There were several cute art galleries there as well. We ducked in one gallery to find a band dressed in renaissance flair playing their instruments. The owner of the gallery had on an ankle-length crocheted vest and dangly earrings. Further up on main street, people were sitting out in folding chairs, listening to a girl sing country music songs. It was really fun. It was everything I hoped it would be. Everything I pictured in my mind.
The main point of the weekend was just to have a getaway trip with my mom. But there was another reason for the trip as well. To make a long story just a smidge shorter, my mom read The It***, and she's wild about it. And I know that's not saying much, to say your family and friends like what you write. My mom, however, is a really tough critic. She can spot my grammar goofs with ease but, more importantly, she can help me figure out where the story is lagging. I always tell her she should have been an editor, then I immediately retract my words because I don't want to share her :) Anyway, Mom hearts The It. She said we should go on a roadtrip and see the places I'd written about.
So. In part, we were going to be tourists and see places we had never seen before. But really, mom, Nigel, and I spent the weekend chasing a fairy-tale all over the Blue Ridge Mountains.
No matter how tired we were, we squealed when we saw fog rolling through the woods and over the water. Because in the story, something happens when the fog rolls in ...
We hiked up little stone trails, up to the place where mountain laurel snaked across the path ahead of us. And we said, this is just like the place where she sees ...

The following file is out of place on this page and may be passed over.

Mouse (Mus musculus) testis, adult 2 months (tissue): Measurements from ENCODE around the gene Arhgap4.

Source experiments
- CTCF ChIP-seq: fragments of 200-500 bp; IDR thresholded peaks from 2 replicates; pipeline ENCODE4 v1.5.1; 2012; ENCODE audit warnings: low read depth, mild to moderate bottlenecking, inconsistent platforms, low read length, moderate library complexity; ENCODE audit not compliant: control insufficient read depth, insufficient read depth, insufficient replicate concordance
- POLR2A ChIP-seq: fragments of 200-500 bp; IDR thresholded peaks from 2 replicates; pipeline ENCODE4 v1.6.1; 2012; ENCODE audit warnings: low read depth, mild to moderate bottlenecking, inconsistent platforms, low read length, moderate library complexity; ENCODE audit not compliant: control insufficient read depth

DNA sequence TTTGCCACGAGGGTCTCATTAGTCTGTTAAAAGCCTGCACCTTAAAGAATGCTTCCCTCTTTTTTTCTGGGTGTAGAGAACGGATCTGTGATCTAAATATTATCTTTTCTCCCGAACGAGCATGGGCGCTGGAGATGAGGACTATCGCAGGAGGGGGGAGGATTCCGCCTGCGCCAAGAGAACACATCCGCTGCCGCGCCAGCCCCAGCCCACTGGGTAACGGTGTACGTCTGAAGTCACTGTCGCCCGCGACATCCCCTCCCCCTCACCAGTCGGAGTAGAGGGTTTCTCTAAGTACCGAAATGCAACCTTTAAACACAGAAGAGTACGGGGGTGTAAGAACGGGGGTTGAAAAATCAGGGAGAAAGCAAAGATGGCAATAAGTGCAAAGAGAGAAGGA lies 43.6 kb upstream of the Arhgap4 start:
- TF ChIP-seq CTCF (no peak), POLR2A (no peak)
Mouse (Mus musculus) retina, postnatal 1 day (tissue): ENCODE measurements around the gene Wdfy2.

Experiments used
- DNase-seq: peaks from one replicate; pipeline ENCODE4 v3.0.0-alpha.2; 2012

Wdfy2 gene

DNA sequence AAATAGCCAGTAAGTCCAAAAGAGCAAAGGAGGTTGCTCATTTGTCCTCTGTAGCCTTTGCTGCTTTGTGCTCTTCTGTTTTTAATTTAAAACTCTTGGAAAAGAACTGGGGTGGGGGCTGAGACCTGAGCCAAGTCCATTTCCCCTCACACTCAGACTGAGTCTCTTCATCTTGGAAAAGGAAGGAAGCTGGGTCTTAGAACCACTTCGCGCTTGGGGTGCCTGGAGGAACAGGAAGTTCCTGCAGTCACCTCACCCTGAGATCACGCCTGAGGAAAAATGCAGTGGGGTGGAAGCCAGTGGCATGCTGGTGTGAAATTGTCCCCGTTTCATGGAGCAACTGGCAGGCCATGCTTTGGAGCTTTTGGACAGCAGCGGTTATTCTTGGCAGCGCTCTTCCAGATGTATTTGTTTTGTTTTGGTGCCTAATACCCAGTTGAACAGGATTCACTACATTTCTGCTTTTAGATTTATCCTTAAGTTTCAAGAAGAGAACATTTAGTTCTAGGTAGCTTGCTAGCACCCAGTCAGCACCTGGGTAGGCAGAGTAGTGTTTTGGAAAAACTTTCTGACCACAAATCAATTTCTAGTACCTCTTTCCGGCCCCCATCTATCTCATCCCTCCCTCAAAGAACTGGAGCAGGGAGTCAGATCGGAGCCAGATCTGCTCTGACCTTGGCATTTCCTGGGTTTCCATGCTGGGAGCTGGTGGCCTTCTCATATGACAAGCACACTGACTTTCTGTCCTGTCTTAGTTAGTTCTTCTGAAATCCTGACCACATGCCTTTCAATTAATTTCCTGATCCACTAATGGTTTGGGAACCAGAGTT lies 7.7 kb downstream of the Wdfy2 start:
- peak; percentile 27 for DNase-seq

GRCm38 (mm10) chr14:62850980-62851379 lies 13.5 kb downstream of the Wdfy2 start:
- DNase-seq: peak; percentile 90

We kept our eyes wide open for secret passages, cliffs, and caves.****
And while I have been, and will always be, kind of evasive about all this It biz-naz, I can give you a fun clue. We hiked up some stone steps of a fairly popular trial. We walked out on the edge of the mountain, to the point where it felt like we were on the edge of the world. Even though I'm not afraid of heights, my hands started trembling just a little bit. Mom said, "Can you imagine jumping from one of those mountains?"
I smiled. And I said, "No. But she could ..."
Fear defeated me. And yet,
not in faith and not in madness
but with the courage I thought
my dream deserved,
I stepped outside. It was gone.
Then I whirled at the sound of some
Did I see a black haunch slipping
back through the trees? Did I see
the moonlight shining on it?
Did I actually reach out my arms
toward it, toward paradise falling, like
the fading of the dearest, wildest hope --
the dark heart of the story that is all
the reason for its telling?
- from "The Chance to Love Everything" by Mary Oliver
* This part of the story might be a fabrication ...
** Just because it seems like a road-trippy thing to do. I think maps are pretty. They look like tangled Christmas lights. As for reading them ... meh.
*** Not actual title.
****Also, bathrooms. It is wise to plan ahead, girls ... because there aren't many.